Deferring Capital Gains

Taxable-account investors are encouraged to hold winning investments for more than a year, so that the appreciation is taxed at the long-term capital gains rate, rather than at the higher income tax rate. But arguably, you should set your sights not on 12 months, but on 20 years and preferably longer.

Why? By holding onto a winning investment, you defer the capital gains tax bill. But to milk the most out of this tax-deferred growth, you need extraordinarily low portfolio turnover. This was the key insight in a 1993 Journal of Portfolio Management article written by Robert Arnott and Robert Jeffrey, and titled “Is Your Alpha Big Enough to Cover Its Taxes?”

Let’s say you own a stock mutual fund with 100% turnover, which means it typically holds its investments for 12 months. Even if you swap into a fund with 50% turnover, the typical holding period would only be 24 months. That means the fund is deferring taxes for just two years, which isn’t a great benefit.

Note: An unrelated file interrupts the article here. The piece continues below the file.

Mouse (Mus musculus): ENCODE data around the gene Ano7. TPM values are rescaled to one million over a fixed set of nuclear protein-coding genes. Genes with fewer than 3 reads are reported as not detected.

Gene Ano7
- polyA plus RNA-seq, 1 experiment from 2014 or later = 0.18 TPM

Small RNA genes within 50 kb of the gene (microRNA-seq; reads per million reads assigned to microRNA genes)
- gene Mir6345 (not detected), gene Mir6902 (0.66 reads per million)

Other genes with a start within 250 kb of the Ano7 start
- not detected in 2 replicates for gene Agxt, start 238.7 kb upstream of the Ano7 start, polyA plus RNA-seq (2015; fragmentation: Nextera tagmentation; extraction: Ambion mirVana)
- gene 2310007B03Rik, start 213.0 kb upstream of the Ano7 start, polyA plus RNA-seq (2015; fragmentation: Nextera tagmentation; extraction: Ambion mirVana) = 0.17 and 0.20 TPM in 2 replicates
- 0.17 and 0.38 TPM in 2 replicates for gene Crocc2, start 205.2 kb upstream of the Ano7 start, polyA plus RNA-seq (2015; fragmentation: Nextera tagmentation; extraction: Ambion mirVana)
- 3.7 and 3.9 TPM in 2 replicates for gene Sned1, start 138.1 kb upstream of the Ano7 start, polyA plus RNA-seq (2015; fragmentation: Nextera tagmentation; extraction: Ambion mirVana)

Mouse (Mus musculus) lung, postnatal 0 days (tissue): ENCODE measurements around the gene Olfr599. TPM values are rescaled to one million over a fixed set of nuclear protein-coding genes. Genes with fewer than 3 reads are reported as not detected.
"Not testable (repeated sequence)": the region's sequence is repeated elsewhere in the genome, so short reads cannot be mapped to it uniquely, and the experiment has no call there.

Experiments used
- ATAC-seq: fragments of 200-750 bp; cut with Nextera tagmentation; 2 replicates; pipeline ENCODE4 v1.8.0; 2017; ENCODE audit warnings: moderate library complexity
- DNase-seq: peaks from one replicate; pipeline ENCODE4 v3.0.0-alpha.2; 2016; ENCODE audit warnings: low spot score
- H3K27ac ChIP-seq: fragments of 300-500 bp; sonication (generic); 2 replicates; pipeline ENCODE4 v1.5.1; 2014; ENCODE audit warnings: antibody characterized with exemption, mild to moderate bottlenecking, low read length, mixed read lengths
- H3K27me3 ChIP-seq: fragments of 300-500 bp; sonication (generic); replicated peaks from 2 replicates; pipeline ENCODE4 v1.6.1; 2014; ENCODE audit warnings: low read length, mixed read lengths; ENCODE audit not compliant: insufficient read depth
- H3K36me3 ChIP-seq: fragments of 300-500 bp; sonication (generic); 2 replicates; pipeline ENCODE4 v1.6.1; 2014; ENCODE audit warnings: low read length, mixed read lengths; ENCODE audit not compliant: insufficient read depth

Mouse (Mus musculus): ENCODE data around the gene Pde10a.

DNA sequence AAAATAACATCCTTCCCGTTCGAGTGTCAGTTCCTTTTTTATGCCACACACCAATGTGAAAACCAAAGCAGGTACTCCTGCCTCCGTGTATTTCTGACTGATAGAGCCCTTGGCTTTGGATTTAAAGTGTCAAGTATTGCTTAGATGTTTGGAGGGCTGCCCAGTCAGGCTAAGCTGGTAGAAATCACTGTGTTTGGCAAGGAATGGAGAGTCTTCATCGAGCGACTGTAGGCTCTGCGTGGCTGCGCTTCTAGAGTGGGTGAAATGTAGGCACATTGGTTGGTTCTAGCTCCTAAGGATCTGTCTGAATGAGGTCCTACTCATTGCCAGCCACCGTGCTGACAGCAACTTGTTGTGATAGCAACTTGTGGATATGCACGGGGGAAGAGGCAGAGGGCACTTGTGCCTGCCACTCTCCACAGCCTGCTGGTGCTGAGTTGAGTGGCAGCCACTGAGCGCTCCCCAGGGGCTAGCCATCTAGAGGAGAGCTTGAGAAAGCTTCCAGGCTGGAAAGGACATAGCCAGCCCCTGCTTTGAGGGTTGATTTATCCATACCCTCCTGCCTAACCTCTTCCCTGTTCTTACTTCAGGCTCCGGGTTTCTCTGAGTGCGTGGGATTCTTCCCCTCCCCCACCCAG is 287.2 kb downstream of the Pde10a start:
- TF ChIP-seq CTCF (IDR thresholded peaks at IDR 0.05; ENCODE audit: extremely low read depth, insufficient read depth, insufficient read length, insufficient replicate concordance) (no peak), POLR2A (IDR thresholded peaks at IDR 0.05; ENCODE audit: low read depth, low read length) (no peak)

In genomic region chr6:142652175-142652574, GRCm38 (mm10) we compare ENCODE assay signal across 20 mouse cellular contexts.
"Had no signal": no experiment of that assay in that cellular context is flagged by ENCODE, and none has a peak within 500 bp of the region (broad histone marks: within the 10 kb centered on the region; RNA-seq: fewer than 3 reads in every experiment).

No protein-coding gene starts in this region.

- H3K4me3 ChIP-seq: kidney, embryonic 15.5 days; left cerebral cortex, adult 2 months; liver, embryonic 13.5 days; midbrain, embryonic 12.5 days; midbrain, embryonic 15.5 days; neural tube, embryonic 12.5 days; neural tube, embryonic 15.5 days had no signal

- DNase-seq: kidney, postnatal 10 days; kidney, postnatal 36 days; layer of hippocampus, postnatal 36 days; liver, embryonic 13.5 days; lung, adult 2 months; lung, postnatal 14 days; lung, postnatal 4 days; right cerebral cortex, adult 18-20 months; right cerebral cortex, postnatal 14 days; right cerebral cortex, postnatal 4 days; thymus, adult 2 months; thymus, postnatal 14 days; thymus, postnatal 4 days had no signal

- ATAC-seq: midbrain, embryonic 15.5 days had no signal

Instead, if you want to get tax deferral in a taxable account that’s financially meaningful, you need a portfolio turnover rate of just 10%, which implies a 10-year average holding period, or even 5%, which would mean a 20-year holding period. You could achieve that sort of tax deferral by buying and holding individual stocks or by purchasing broadly diversified stock index funds, most of which have modest turnover.

This is a lesson some investors learn too late: They buy actively managed stock funds in their taxable account, which then make large taxable distributions each year. These investors find themselves in a quandary. If they sell and swap to index funds, they would suffer a big onetime tax hit, as they realize capital gains on the funds they currently own. To avoid this dilemma, think carefully about the investments you buy for your taxable account—and favor those that you would happily hold for many decades and that should generate modest tax bills.

Next: Mutual Fund Taxation

Previous: Income vs. Capital Gains

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